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  • The Sharp Spot

Learning Adventures

If you read my piece, A Gift of Time, you know I spent the first three weeks of my school year at home with my children. It was not something I planned for or wanted. It made life harder but as always, more interesting!


So while I was only home with my boys for eight school days, I created learning opportunities and found others by chance. I didn’t know what I was doing but knew each day had the promise of being anything we wanted. The days were different; some were super great and I went to bed excited for another, while others left me feeling like a bad mom for not being able to respond appropriately to their needs.


I started planning for our days by looking at my own sub plans I had given the school. While we did typical school things: Dreambox, reading, a trip to the library and the zoo, we had one experience that sticks in my mind.


The UFair project was something valuable, something the school does every year, and we could do it at home. I went to Hobby Lobby and purchased a variety of art materials to get them started. While each boy had their own ideas of how they wanted their project to look, they all used the melty beads (a craft supply I had in our drawer for years) and sculpted parts of their project from this. I loved that they found these, something we had forgotten existed became a part of their projects. (Melty beads allowed them to experience patience, finger dexterity, and creativity.)


They worked on their projects a little each day.


Zander had a clear vision for his, followed his gut, and was done first. He looked at his beloved stuffed animals and made them into melty bead creations. He made each of his ideas into a melty bead. He glued them all to a painted wooden circle. The whole project was him.


Dax wanted to use everything: wooden boxes, beads, fruit snacks, paint, and most of all, the hot glue gun. (He is six and I don’t think he has used one.) His project was more glue than anything else. He also had the least amount of depth and thinking when we judge it from the adult perspective. He created a football stadium out of a wooden shadow box, used fruit snack gummies as his crowd, straws for the goal posts, and melty beads for two football men. He wanted to make all of this to show his love of football. He attached an ice cream shop to it so his make-believe football players could get a snack at half time. Sounds just like my Dax.


Brayden is the oldest and I could see his judgement of himself and his work surface throughout the entirety of the project. His work area was messy, littered with different ideas: Legos, beads, paint, wooden blocks, hot glue. Every time he came back to work, I knew I would hear an outburst. I responded to each in a calm, loving way; just like I would with another person’s child. I cheered him on with enthusiasm and told him it was okay if he didn’t like it, it was okay if he wasn’t sure, it was okay if he needed a break.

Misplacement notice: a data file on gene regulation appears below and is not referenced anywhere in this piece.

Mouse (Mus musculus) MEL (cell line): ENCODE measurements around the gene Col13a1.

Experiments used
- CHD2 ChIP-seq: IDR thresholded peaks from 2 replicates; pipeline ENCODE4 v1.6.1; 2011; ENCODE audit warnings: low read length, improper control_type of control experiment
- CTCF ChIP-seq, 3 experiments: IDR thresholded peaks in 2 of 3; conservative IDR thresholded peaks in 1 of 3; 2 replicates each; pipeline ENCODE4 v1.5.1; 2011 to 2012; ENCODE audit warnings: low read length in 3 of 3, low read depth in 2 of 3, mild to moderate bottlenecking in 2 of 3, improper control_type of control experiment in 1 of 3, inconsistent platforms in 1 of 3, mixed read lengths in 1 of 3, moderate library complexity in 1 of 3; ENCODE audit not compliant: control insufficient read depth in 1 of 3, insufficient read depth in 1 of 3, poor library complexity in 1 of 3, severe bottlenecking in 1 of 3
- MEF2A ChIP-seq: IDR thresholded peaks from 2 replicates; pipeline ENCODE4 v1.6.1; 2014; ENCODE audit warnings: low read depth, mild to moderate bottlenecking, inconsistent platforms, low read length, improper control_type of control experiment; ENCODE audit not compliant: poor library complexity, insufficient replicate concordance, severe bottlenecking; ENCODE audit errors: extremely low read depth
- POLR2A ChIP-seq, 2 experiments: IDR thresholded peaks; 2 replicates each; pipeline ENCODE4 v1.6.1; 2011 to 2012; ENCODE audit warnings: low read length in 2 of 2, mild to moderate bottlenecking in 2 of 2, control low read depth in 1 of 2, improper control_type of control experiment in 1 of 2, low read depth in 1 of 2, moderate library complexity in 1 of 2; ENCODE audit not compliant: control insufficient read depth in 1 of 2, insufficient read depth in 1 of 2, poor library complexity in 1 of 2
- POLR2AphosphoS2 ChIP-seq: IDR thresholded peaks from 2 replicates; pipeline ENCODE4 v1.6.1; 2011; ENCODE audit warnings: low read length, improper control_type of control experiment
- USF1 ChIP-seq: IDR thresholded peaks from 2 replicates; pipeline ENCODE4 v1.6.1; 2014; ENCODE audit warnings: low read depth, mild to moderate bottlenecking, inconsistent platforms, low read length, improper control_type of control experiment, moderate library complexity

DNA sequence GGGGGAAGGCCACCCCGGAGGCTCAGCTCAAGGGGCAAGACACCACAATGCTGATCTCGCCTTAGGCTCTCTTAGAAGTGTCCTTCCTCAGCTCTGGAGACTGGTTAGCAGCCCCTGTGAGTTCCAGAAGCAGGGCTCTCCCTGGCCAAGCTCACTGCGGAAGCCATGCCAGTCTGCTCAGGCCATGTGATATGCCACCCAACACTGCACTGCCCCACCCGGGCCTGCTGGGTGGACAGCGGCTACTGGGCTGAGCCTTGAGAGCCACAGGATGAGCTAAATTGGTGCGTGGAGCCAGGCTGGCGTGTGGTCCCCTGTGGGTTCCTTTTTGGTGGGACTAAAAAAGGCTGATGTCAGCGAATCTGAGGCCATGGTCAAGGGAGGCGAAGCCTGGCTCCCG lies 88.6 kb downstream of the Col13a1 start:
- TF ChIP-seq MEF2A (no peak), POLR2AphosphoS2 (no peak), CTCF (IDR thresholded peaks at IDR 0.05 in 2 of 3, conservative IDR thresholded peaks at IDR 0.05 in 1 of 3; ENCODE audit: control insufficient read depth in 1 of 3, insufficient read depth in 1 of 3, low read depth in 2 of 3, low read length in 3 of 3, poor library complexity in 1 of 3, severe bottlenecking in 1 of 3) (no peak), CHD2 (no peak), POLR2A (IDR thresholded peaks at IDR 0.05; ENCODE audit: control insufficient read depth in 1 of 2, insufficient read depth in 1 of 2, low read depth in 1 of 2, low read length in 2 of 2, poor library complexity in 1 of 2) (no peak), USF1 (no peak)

I watched as Brayden avoided doing his project. He didn’t think it was good enough. He made comment after comment about how this was wrong and that was wrong, and it didn’t look as good as Zander’s. He was so unsure : unsure of how it looked, unsure of what to put on it, unsure of how to keep going.


It was hardest for me to watch him go through this. But as a teacher, I know the learning is in the process of the work, not in the product. He needed the most encouragement to continue his work and feedback for ideas. As I reflect on why this was, I have come to the conclusion he didn’t (doesn’t) know himself...yet. I know he will get there; he is just taking a different road than the other two.


In looking back over our weeks together, I am most impressed with how easy this could all be. I did not feel an outside pressure to be doing this a specific way. I especially think this was because I had given myself permission to just try and fail; so what if it didn’t work. The best part is that I was able to take pictures of all the ordinary moments. When I look at them and reflect, I can see all the lessons, skills and learning that I did not see right away.


As for myself, I was patient and kind. I felt in control of my emotions. I felt rested each day, allowing everyone to get up when they were ready.


I cooked healthy foods. They were not all well received but if I were to cook like this all the time, I think it would be different.


Giving myself all this permission and all this grace gave me restored confidence in myself. Josh came home each day and I was attentive to him too. He actually said to me, “You look so happy.”


I am. I was during this time.


I am different this year. I am more in tune with myself and my emotions. I am more confident than I have ever been.


I am thankful for these learning adventures and the lessons I learned. I wonder if the next decisions are more about them or me. Or if it has to be an either-or. It needs to be about all of us if it is going to work. Either way, the time together showed me to trust myself in moving forward with whatever decisions we make. I know they will be the right decisions for my family, for me, for all of us.






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Rhonda Brinkman
Rhonda Brinkman
25 oct 2021

It seems so simple to just give ourselves permission to be. No judgements. But it isn't always easy. What wonderful things our children can teach us. Thanks for sharing!

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